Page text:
The primary reason we do not offer remote control is safety. The secondary reason is maintenance. Let's talk about the safety aspect. Most people automatically equate remote control as safer. This is not necessarily so. Our pullers are designed to be operated from specific operator positions at either the front or rear of the unit. If the operator stays at those positions, he can see everything he needs to see and control everything he needs to control to perform his job correctly. And at those positions, he is not likely to put himself” in harm's way.” With a remote pendant, the operator would have the ability to “stray” into a position that might put him in the “bite of the line.” We feel cable pulling machinery has to be operated “hands-on” to be safe. Our second concern, though less important a safety, is maintenance. All forms of remote control, be they hard wired, radio, or infrared, require substantial maintenance. Each connection is another potential failure point. Elimination of such connections alienates those potential failures.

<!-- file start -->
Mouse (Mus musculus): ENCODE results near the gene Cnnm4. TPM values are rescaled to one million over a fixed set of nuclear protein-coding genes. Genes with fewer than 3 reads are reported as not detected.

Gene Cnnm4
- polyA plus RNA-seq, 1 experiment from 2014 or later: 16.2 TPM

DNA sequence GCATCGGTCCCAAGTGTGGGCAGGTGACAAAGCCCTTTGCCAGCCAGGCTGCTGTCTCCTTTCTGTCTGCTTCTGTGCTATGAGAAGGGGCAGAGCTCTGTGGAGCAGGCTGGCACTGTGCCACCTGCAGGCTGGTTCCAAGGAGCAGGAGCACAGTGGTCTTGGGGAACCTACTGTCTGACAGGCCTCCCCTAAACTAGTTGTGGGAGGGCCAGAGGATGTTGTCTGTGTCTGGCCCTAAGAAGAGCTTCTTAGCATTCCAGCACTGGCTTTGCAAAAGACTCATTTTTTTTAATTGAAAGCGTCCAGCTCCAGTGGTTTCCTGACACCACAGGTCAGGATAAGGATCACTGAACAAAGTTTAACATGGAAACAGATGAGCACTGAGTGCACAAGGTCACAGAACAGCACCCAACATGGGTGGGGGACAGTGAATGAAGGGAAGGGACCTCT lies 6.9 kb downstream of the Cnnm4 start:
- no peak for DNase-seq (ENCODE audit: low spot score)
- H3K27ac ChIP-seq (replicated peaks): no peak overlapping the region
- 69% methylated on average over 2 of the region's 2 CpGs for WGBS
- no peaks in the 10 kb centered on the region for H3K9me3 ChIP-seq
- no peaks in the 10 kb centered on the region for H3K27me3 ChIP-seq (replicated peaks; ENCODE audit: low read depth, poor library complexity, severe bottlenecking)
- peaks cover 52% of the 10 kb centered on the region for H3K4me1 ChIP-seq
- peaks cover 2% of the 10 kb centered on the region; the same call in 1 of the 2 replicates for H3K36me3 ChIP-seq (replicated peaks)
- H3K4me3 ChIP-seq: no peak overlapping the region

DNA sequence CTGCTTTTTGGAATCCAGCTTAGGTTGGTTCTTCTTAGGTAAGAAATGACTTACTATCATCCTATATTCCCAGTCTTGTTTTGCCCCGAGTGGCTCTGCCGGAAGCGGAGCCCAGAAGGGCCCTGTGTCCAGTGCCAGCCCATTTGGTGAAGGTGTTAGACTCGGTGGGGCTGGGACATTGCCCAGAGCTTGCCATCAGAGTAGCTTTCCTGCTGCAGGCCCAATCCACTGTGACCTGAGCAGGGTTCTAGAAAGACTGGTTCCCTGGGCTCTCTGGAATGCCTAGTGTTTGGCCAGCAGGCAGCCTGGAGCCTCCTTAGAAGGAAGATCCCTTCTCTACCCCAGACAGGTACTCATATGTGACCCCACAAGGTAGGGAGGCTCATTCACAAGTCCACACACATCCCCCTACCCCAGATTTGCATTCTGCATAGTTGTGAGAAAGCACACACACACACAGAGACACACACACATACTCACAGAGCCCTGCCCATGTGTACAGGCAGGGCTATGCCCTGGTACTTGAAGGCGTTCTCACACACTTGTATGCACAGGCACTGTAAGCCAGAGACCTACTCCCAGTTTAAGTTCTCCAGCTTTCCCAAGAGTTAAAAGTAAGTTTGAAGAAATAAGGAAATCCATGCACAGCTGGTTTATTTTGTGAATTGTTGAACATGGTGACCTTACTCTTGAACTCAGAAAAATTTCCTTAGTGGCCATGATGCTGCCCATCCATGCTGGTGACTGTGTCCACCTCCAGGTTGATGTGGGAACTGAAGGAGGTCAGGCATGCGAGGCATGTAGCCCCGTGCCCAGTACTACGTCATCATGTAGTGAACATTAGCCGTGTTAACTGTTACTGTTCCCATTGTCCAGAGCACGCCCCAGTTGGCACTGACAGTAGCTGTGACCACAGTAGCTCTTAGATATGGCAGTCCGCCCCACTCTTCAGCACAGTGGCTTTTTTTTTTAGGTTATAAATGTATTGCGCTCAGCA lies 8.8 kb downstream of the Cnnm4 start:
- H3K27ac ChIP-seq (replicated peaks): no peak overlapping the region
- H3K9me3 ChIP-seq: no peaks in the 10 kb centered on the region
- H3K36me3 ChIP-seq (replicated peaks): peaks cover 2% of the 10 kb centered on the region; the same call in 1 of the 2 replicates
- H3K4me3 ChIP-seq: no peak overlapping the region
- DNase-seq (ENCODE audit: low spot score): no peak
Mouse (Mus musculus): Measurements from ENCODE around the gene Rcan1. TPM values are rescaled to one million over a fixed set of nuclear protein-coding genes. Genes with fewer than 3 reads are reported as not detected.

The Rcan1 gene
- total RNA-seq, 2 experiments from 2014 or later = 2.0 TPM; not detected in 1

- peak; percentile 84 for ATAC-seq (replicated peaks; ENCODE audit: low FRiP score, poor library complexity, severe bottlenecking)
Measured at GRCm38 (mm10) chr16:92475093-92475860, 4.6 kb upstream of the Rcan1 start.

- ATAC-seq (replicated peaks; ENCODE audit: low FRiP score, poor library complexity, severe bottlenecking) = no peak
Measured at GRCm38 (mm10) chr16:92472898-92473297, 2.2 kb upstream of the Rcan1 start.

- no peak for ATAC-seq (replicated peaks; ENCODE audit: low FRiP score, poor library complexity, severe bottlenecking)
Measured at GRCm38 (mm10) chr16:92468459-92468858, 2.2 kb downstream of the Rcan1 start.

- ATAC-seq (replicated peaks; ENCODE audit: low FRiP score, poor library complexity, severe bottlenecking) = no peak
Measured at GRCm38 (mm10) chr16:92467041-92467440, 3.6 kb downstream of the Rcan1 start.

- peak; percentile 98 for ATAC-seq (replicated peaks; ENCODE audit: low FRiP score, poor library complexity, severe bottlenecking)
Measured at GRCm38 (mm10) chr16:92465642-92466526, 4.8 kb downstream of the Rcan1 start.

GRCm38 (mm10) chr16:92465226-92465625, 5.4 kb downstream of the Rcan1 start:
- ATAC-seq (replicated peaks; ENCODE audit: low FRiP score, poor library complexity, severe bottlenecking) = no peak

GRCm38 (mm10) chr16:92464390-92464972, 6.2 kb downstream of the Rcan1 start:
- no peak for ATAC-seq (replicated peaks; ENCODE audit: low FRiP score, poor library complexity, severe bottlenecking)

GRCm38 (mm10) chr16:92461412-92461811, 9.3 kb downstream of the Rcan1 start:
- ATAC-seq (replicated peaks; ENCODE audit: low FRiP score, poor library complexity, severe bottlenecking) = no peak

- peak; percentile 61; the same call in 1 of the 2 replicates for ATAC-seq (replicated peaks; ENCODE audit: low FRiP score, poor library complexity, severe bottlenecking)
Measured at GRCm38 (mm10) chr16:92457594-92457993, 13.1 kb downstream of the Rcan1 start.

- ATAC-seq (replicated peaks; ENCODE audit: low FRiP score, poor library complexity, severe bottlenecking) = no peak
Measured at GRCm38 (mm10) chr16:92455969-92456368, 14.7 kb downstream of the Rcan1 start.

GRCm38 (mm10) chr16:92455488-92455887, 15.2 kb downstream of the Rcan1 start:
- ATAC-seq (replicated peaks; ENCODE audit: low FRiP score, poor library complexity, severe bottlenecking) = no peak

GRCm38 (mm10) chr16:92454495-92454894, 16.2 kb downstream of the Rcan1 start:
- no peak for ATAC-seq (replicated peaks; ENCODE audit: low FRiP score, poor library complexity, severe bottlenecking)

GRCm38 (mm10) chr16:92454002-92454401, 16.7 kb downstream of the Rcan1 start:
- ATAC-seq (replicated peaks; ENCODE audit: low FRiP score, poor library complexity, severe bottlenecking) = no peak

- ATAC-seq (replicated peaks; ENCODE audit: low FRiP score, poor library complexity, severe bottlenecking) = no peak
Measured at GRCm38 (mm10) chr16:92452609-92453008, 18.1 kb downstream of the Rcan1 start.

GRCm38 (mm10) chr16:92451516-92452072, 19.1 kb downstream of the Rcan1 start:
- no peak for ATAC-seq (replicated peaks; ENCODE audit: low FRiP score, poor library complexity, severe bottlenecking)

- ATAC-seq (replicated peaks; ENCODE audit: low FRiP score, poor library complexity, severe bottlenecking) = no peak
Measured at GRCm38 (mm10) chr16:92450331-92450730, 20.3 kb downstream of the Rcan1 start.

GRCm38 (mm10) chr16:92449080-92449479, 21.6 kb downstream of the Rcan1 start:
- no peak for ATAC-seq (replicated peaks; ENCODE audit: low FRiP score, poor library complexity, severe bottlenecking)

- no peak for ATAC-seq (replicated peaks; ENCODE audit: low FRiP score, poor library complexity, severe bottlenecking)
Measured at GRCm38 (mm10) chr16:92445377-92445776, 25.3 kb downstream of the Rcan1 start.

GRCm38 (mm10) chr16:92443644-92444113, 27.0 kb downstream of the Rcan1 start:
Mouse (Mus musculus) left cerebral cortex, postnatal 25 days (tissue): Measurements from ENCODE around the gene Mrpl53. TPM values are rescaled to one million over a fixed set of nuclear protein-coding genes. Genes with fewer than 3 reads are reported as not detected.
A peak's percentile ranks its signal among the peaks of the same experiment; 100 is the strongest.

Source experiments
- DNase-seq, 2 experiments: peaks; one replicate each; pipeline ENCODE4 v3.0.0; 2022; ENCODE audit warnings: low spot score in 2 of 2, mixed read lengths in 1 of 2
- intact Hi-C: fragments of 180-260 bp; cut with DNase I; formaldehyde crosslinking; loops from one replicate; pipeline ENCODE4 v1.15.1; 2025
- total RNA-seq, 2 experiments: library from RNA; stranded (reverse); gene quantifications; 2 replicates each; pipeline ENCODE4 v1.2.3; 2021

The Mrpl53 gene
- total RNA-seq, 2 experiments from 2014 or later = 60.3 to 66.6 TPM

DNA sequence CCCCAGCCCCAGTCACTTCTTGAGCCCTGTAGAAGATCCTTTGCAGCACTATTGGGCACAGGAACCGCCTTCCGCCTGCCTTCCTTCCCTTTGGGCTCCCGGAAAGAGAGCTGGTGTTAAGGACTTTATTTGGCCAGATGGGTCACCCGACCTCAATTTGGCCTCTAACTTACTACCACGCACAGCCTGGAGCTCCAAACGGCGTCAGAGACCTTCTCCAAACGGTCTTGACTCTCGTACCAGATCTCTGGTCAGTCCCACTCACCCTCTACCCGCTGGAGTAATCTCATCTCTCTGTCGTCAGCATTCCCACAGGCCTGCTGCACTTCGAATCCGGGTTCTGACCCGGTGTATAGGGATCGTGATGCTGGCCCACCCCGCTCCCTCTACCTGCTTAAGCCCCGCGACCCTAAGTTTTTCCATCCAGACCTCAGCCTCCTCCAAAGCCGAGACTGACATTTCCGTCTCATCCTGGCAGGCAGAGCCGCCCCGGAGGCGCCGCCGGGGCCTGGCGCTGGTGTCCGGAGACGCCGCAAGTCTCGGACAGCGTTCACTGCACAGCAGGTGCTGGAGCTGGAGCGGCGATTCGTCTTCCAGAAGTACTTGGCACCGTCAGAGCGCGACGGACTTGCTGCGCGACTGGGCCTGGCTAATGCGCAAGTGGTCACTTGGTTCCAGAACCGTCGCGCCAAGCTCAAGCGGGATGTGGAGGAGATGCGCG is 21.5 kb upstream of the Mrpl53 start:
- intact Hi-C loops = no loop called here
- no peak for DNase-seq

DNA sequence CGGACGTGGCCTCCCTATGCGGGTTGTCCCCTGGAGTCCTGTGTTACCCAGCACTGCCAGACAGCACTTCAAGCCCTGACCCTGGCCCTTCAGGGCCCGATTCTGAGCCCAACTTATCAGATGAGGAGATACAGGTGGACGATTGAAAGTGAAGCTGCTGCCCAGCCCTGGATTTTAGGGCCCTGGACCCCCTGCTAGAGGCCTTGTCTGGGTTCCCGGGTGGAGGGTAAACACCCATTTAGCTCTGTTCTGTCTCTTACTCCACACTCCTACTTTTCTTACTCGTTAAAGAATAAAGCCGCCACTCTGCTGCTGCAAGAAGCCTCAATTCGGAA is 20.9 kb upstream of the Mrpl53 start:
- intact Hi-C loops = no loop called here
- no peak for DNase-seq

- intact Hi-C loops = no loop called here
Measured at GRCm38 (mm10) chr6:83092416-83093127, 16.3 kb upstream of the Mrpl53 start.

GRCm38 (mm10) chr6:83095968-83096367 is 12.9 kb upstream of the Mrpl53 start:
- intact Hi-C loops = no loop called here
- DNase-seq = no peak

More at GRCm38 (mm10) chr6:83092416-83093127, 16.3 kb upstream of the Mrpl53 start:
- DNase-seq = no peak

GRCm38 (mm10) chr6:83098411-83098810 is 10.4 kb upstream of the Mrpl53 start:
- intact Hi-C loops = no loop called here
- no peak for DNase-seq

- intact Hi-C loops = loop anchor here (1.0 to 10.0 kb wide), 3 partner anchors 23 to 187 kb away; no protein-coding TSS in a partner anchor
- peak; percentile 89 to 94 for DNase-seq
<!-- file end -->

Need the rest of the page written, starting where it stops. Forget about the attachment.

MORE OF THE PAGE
I’ve used the Hogg Davis puller fox underground pulling but never overhead. Now I’ve got an overhead job. Will it do it?
YES! Long before we earned our reputation for underground pulling, our machines were pulling both power and telephone cables overhead. They work great for reconductoring, removal, or new installation. The standard rigging procedures that you currently use for overhead will probably work just fine. Set the machine up the same as you would any type of puller. Always try to set for the longest lead angle possible. This helps relieve the strain on the crossarm or pole nearest the puller.
I don’t seem to be getting enough pulling power. Is there any way to increase the power?